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Japan Travel Guide

Explore Japan: Kansai

Kansai is the western region of the major Japanese island of Honshu, second only to Tokyo's Kanto in residents. The area is also called as Kinki, literally "near the capital" (referring to former capital Kyoto).

Differences among Kansai and Kanto (the Eastern region dominated by Tokyo) are little but innumerable. Kansai people practice a characteristic dialect of Japanese, use less dark soy in their cooking, ride on the other side of escalators and are renowned for humour and their love of food.

Kansai cooking is delicately distinct from the Kanto style, although with the visits of short time is unlikely to see many differences. Possibly the most visible divergence is an inclination to use light-colored soy instead of dark, particularly in soups, and to choose thick wheat udon noodles over the buckwheat soba favored in Tokyo.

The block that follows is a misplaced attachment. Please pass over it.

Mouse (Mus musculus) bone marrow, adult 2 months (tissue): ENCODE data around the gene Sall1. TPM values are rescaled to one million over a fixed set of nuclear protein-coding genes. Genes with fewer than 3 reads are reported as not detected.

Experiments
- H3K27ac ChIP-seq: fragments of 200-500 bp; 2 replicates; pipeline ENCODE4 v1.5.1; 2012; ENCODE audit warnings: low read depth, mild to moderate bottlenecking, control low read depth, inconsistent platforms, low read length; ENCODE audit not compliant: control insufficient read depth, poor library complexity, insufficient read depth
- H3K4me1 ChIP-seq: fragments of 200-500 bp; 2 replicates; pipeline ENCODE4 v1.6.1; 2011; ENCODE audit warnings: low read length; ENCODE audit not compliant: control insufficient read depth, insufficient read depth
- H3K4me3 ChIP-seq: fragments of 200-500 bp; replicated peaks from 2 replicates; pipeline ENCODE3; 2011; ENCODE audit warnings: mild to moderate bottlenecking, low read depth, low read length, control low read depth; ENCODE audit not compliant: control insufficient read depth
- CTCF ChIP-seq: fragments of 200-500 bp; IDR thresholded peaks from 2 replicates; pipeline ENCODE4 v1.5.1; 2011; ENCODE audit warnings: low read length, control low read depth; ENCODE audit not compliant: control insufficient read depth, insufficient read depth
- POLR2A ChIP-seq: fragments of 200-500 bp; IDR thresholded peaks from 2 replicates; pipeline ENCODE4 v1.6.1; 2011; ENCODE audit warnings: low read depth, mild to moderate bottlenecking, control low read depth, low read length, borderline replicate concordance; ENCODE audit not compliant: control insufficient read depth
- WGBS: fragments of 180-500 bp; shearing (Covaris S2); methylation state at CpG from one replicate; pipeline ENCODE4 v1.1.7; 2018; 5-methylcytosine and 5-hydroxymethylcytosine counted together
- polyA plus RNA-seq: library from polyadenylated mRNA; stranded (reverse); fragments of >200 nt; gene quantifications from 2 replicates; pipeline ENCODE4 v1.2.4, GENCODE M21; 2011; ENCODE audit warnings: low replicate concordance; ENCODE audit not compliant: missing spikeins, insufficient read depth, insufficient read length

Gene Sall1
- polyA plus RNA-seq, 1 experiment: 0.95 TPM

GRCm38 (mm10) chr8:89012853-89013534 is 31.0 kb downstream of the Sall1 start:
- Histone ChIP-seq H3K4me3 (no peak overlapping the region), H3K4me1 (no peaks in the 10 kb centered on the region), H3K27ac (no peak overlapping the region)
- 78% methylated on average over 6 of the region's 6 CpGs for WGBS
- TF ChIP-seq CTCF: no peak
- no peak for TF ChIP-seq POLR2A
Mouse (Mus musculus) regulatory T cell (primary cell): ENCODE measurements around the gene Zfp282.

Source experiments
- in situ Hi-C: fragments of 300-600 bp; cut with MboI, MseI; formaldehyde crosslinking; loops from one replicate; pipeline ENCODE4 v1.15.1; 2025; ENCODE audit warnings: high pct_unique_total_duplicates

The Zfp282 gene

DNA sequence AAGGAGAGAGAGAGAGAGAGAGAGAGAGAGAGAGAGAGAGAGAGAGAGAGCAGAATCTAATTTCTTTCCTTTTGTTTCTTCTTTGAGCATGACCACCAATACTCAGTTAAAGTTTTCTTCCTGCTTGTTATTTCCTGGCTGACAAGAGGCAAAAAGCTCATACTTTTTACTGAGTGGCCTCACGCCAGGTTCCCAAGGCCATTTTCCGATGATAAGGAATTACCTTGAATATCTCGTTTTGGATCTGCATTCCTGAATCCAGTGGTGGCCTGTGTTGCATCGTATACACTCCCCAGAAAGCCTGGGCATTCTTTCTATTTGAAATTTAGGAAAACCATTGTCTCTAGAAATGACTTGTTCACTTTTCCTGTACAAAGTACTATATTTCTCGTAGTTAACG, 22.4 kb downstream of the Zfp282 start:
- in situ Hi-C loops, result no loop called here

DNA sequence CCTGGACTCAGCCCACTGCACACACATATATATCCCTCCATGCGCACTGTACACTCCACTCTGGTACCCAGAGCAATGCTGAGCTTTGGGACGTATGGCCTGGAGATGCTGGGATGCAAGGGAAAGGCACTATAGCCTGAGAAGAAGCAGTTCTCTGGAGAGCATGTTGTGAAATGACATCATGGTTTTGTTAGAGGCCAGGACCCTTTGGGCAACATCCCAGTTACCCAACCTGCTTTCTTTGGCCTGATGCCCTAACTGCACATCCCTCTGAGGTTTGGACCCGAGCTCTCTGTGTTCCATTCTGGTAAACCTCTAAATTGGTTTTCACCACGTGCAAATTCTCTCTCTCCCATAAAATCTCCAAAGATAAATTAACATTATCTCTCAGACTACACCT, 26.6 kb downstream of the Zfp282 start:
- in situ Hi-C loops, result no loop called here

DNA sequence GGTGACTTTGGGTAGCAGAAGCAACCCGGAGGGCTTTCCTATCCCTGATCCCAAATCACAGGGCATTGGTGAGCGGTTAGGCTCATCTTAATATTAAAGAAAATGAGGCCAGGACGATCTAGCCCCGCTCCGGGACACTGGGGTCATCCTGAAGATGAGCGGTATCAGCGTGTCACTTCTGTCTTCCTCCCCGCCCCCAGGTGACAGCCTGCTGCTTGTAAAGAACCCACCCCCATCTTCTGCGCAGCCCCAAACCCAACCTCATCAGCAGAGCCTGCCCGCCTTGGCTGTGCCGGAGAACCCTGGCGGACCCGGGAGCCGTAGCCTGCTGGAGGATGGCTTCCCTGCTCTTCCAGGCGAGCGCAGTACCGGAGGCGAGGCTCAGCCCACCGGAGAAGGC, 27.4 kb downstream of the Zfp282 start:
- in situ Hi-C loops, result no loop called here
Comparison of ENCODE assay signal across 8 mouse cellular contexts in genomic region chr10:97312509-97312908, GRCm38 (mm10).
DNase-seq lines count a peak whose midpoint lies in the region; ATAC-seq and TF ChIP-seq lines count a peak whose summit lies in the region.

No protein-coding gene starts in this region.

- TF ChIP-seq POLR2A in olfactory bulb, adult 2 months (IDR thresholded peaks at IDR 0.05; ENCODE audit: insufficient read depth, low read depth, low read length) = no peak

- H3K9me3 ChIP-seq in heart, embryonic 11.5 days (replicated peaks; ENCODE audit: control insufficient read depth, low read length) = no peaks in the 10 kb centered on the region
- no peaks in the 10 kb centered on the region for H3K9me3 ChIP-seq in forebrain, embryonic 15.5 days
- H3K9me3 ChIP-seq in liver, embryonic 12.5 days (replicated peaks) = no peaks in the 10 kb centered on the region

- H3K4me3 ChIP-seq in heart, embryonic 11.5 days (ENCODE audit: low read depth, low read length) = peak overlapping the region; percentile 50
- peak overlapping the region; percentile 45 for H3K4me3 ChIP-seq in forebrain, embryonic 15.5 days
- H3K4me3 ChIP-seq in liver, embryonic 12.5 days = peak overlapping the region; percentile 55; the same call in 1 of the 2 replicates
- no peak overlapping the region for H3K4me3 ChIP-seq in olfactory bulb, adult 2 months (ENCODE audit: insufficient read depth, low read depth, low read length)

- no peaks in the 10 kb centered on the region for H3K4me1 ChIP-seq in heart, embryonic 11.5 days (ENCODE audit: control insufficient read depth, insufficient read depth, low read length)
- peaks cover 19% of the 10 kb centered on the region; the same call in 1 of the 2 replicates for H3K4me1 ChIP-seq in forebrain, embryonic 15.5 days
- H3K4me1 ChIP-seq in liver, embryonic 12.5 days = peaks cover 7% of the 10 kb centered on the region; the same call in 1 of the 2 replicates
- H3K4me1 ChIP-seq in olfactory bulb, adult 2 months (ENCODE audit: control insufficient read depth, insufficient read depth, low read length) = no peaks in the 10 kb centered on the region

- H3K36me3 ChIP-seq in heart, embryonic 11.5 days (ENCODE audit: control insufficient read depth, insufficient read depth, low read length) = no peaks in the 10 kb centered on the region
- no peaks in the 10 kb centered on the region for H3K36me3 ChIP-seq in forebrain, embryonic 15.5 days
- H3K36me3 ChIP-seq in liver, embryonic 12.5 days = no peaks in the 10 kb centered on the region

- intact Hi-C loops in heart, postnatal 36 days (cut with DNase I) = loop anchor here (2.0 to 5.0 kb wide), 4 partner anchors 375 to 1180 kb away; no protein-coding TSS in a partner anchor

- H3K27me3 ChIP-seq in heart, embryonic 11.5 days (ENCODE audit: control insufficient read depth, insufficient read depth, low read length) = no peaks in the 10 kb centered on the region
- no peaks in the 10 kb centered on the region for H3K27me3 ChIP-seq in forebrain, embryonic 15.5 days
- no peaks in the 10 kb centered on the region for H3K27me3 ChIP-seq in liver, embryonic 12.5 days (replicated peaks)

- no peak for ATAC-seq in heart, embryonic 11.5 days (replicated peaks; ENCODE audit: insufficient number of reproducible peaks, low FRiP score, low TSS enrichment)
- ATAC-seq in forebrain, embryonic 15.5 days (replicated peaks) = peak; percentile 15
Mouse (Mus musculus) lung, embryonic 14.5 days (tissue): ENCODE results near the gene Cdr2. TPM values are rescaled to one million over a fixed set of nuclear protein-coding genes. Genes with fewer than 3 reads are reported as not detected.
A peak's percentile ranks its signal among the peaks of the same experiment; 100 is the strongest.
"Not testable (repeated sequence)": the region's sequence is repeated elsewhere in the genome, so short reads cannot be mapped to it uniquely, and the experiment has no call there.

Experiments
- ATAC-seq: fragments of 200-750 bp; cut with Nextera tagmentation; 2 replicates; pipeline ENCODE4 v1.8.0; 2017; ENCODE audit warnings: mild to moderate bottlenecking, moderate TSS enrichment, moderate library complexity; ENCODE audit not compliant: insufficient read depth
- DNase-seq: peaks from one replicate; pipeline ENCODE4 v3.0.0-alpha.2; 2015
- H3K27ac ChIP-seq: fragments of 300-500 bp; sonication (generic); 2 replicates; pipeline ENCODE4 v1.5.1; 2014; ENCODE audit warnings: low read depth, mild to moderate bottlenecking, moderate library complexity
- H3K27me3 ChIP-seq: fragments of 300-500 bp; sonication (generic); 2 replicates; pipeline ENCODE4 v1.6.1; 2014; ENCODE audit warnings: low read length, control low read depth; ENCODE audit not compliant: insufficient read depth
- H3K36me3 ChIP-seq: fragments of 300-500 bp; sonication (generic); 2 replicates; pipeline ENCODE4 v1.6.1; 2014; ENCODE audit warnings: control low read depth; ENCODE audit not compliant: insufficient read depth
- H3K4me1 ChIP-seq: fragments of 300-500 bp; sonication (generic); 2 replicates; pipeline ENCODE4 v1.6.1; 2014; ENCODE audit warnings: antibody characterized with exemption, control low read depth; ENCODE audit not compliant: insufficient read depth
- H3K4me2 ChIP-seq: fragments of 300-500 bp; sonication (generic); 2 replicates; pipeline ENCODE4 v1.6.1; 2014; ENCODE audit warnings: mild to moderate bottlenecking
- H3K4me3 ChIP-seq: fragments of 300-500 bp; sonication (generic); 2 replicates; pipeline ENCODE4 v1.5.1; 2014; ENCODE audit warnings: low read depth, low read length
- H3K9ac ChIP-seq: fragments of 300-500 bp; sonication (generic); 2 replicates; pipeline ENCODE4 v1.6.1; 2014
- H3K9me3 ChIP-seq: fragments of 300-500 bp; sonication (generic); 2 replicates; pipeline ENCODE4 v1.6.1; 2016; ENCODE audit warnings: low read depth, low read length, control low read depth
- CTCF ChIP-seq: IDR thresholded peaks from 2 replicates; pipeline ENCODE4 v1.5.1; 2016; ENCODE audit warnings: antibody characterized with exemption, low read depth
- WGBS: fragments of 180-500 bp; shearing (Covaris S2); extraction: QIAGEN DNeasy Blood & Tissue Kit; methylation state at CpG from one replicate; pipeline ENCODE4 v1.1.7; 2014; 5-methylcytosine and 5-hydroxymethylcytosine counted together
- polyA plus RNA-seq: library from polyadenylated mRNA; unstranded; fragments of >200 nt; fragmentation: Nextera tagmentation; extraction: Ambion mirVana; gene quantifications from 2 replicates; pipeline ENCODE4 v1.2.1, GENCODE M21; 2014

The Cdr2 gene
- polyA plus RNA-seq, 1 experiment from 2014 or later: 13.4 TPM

Some typical Kansai dishes comprehend sobameshi, a mixture of fried rice and noodles mixed together, and okonomiyaki, diversely described as Japanese pizza or pancakes (although Hiroshima also makes a strong claim for this).

Kansai is interest country, with Nada (in Kobe) and Fushimi (in Kyoto) alone accounting for 45% of the country's production. Kobe in especial is a good place to tour sake breweries, many of which are open to visitors.

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